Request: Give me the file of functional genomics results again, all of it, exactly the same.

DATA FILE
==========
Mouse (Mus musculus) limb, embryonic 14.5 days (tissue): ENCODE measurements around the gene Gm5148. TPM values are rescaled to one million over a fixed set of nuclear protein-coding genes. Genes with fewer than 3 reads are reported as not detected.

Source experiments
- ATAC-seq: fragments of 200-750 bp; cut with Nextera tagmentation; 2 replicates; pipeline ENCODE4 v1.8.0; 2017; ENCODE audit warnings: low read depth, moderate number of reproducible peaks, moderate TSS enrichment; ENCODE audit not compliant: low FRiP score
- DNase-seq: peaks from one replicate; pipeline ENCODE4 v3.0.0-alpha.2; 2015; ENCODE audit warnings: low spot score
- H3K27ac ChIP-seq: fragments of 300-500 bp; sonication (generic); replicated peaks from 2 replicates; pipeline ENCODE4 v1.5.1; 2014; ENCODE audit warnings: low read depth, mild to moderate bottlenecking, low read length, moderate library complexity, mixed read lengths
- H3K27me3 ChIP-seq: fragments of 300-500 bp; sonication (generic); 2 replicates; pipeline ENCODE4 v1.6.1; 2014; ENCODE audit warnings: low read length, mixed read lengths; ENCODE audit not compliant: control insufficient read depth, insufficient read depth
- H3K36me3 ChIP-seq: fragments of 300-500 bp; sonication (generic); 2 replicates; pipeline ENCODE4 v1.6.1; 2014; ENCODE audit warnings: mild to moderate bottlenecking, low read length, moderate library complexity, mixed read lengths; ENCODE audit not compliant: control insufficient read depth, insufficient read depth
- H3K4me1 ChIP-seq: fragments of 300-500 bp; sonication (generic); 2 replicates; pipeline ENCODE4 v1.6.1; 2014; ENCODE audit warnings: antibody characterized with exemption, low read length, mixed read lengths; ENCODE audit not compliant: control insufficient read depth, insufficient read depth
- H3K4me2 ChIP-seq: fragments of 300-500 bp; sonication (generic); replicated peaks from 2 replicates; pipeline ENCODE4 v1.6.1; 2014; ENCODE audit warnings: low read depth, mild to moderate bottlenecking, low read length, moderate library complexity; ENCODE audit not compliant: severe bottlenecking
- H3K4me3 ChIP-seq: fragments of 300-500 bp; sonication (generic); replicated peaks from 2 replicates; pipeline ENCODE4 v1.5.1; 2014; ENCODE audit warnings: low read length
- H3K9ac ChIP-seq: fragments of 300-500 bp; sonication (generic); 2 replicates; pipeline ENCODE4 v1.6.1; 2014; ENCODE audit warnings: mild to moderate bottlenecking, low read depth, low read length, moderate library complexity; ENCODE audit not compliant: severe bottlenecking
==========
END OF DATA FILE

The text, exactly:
Mouse (Mus musculus) limb, embryonic 14.5 days (tissue): ENCODE measurements around the gene Gm5148. TPM values are rescaled to one million over a fixed set of nuclear protein-coding genes. Genes with fewer than 3 reads are reported as not detected.

Source experiments
- ATAC-seq: fragments of 200-750 bp; cut with Nextera tagmentation; 2 replicates; pipeline ENCODE4 v1.8.0; 2017; ENCODE audit warnings: low read depth, moderate number of reproducible peaks, moderate TSS enrichment; ENCODE audit not compliant: low FRiP score
- DNase-seq: peaks from one replicate; pipeline ENCODE4 v3.0.0-alpha.2; 2015; ENCODE audit warnings: low spot score
- H3K27ac ChIP-seq: fragments of 300-500 bp; sonication (generic); replicated peaks from 2 replicates; pipeline ENCODE4 v1.5.1; 2014; ENCODE audit warnings: low read depth, mild to moderate bottlenecking, low read length, moderate library complexity, mixed read lengths
- H3K27me3 ChIP-seq: fragments of 300-500 bp; sonication (generic); 2 replicates; pipeline ENCODE4 v1.6.1; 2014; ENCODE audit warnings: low read length, mixed read lengths; ENCODE audit not compliant: control insufficient read depth, insufficient read depth
- H3K36me3 ChIP-seq: fragments of 300-500 bp; sonication (generic); 2 replicates; pipeline ENCODE4 v1.6.1; 2014; ENCODE audit warnings: mild to moderate bottlenecking, low read length, moderate library complexity, mixed read lengths; ENCODE audit not compliant: control insufficient read depth, insufficient read depth
- H3K4me1 ChIP-seq: fragments of 300-500 bp; sonication (generic); 2 replicates; pipeline ENCODE4 v1.6.1; 2014; ENCODE audit warnings: antibody characterized with exemption, low read length, mixed read lengths; ENCODE audit not compliant: control insufficient read depth, insufficient read depth
- H3K4me2 ChIP-seq: fragments of 300-500 bp; sonication (generic); replicated peaks from 2 replicates; pipeline ENCODE4 v1.6.1; 2014; ENCODE audit warnings: low read depth, mild to moderate bottlenecking, low read length, moderate library complexity; ENCODE audit not compliant: severe bottlenecking
- H3K4me3 ChIP-seq: fragments of 300-500 bp; sonication (generic); replicated peaks from 2 replicates; pipeline ENCODE4 v1.5.1; 2014; ENCODE audit warnings: low read length
- H3K9ac ChIP-seq: fragments of 300-500 bp; sonication (generic); 2 replicates; pipeline ENCODE4 v1.6.1; 2014; ENCODE audit warnings: mild to moderate bottlenecking, low read depth, low read length, moderate library complexity; ENCODE audit not compliant: severe bottlenecking